I never dreamed I’d ever get married in a big pouffy white dress.
I don’t mean that I never dreamed I’d get married; despite all my shitty past relationships I sort of always knew I’d get married eventually, even though, at 36, it perhaps took a bit longer than I would have guessed. No, what I mean is that whenever I did think about my future wedding, a big pouffy white dress was nowhere in the vision.
Dress of a different color? Sure. Something tea-length with a vintage flair? Absolutely. A sweatshirt plucked from a Las Vegas hotel gift shop on our way to the Chapel of Love? Hell yes.
But a traditional ballgown with lace and tulle and a train?
(True story: I spent so much of my teenage years and twenties talking about how I was just going to elope to Vegas that more than once over the planning process my sister said something to the effect of “Look, you’re wearing a white dress and having a big wedding. It’s like I don’t even know you anymore.”)
The sample dress was the same size I ended up purchasing and the associate even offered me the option to just buy the sample dress off the rack. Even knowing there was a discount, I opted to pay full price. I wanted a new dress. I wanted my dress.
Fat women aren’t given the luxury of always being seen as beautiful brides. Our weight makes us unworthy of love and respect and a partner who wants to marry us. Just like we are expected to minimize our bodies by wearing black, we aren’t supposed to be proud of the fact that someone loves us and our fat bodies. Some people are even in denial that a person could even find us — gasp! — sexy (surprise! Fat people have sex, too!)
How dare we flaunt our fatness with crinoline and tulle. How dare we take pride in our bodies and make an effort to look and feel our best on what is supposed to be the happiest day of our lives. Don’t we know we aren’t allowed to be happy? Don’t we know we are supposed to be ashamed and embarrassed for having to buy a wedding dress in a larger size? Don’t we know that we are supposed to be so miserable that we starve ourselves and spend hours at the gym to reduce the size of our bodies in order to conform to some bullshit definition of beauty?
Which is precisely why I wanted the big pouffy white dress. (Okay. Technically it was ivory.) I wanted to flaunt my fat ass. I know my body better than strangers. I know the physical journey it’s taken; how many decades I spent hating it. Spent fighting it. Spent trying to fix it because I believed everything wrong in my life could be traced back to the number on the scale. I know the mental and emotional reckoning I’ve faced over the years. From a history of disordered eating to decades of yo-yo dieting to finally finding a place where I no longer view food as the enemy.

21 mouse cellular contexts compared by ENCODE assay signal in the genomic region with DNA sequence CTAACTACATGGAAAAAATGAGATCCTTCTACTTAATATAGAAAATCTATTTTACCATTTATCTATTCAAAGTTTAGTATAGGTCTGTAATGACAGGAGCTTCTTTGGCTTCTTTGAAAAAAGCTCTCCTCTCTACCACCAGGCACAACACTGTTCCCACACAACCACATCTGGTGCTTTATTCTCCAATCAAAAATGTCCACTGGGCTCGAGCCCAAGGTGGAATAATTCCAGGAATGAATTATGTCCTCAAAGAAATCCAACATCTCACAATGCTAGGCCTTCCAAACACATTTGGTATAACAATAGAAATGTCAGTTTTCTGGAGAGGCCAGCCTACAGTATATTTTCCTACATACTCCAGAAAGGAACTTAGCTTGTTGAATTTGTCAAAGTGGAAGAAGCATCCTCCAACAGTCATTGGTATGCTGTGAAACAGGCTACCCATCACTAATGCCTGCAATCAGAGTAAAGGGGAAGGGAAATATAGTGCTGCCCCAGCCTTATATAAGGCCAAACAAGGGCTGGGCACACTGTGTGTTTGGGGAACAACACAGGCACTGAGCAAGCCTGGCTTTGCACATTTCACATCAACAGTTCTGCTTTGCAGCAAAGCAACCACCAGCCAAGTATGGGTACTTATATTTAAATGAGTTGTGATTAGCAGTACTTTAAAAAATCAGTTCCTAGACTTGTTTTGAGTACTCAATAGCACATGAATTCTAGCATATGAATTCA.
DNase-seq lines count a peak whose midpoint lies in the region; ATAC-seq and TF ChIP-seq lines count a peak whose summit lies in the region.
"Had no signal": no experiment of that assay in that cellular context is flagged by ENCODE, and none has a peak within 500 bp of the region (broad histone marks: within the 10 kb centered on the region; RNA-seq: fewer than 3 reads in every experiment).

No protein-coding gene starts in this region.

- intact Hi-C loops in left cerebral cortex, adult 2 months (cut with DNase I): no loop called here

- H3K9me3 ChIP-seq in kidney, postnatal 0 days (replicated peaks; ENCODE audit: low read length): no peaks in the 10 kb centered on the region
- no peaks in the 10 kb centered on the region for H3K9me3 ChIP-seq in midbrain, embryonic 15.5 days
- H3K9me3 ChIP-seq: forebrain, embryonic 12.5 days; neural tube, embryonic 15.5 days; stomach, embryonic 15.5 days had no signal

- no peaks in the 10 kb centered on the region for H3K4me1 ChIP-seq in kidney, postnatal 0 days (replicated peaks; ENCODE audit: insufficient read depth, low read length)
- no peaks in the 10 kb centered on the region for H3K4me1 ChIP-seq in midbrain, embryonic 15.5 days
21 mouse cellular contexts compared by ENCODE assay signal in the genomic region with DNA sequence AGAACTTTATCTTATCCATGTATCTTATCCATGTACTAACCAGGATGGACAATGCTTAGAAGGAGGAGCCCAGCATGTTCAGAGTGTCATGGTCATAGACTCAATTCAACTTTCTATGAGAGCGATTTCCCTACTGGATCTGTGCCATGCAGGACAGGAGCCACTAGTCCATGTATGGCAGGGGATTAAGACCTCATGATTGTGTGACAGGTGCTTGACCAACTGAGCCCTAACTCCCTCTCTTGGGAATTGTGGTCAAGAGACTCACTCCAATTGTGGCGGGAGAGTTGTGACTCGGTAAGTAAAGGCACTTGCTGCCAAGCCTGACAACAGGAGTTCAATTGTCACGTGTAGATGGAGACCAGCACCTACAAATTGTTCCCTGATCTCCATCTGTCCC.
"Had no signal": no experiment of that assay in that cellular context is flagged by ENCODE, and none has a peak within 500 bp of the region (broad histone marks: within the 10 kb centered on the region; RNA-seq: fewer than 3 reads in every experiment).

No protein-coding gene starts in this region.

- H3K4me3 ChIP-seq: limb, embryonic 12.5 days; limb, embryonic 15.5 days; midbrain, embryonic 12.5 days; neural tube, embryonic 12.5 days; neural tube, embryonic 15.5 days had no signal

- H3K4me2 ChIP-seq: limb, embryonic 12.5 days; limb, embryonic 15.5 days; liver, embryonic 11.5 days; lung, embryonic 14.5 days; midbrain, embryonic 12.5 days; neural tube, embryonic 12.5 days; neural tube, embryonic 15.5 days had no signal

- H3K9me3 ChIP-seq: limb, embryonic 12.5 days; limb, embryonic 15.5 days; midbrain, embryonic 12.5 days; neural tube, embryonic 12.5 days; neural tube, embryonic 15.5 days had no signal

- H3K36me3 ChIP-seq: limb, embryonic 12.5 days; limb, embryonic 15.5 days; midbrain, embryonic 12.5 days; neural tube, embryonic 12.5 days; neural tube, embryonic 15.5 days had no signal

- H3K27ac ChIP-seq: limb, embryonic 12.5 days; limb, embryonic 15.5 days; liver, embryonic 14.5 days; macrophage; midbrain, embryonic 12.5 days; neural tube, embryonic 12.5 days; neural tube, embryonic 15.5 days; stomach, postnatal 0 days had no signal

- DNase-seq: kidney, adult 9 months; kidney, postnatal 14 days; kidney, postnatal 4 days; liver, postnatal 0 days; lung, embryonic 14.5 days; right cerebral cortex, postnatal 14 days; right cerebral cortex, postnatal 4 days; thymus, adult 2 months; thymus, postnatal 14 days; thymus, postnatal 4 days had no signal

I wanted people to see us walking around Cleveland for pictures and know that someone found me worthy. I wanted that white dress to act as a beacon — a Bat Signal, if you will — for other fat women who feel they’ll never find love, let alone marriage, because of their size.
It meant something to me to be a fat bride. Shortly after we got engaged, the external messages regarding weight loss began. It frustrated me for several reasons, but the most obvious was that in April 2017 I weighed the same as I had in December 2016 but none of the people who voiced concern thought to bring it up in the intervening four months. It was only after there was a ring on my finger and a wedding on the horizon that my weight apparently became an issue.
Being a fat bride was about more than just having people look at me and know someone loved me. It was about loving and respecting myself. I did Weight Watchers on and off for about 15 years and the one message that was repeated over and over again was “Love yourself enough to lose weight.” What kind of bullshit message is that?
Love yourself enough to . . . want to change? How about loving yourself right now, in this moment? How about giving a big middle finger to diet culture and society’s expectations of beauty. How about believing I am beautiful and I am worthy at this exact moment in time. Because I know my history with food and dieting and weight cycling, it is so incredibly important to me to honor where I am. To recognize there is value in bodies of all sizes and shapes. Not just on my wedding day, but every day.
I love and respect my body as it is and every day I honor it in various ways: I exercise because it’s fun, not because it will help me burn calories. I eat nutritious food because it’s delicious and makes my body feel good, not because it’s healthy and I’m “supposed to.” I eschew the concept that black is slimming and wear bright colors and patterns because they make me happy and confident. Instead of letting calories or points dictate what I eat, I listen to my body and let it guide my hunger.
This is my body. This is what it looks like. This is what I weigh. And I’m not going to hide myself to make you comfortable. Especially not when I have a goddamn gorgeous wedding dress to show off.
Something Old: Earrings from my sister’s wedding five years ago; Something New: Dress from David’s Bridal, style #9NTWG3741; Something Borrowed: Hair comb my BFF wore at her wedding; Something Blue: Tieks in Moonstruck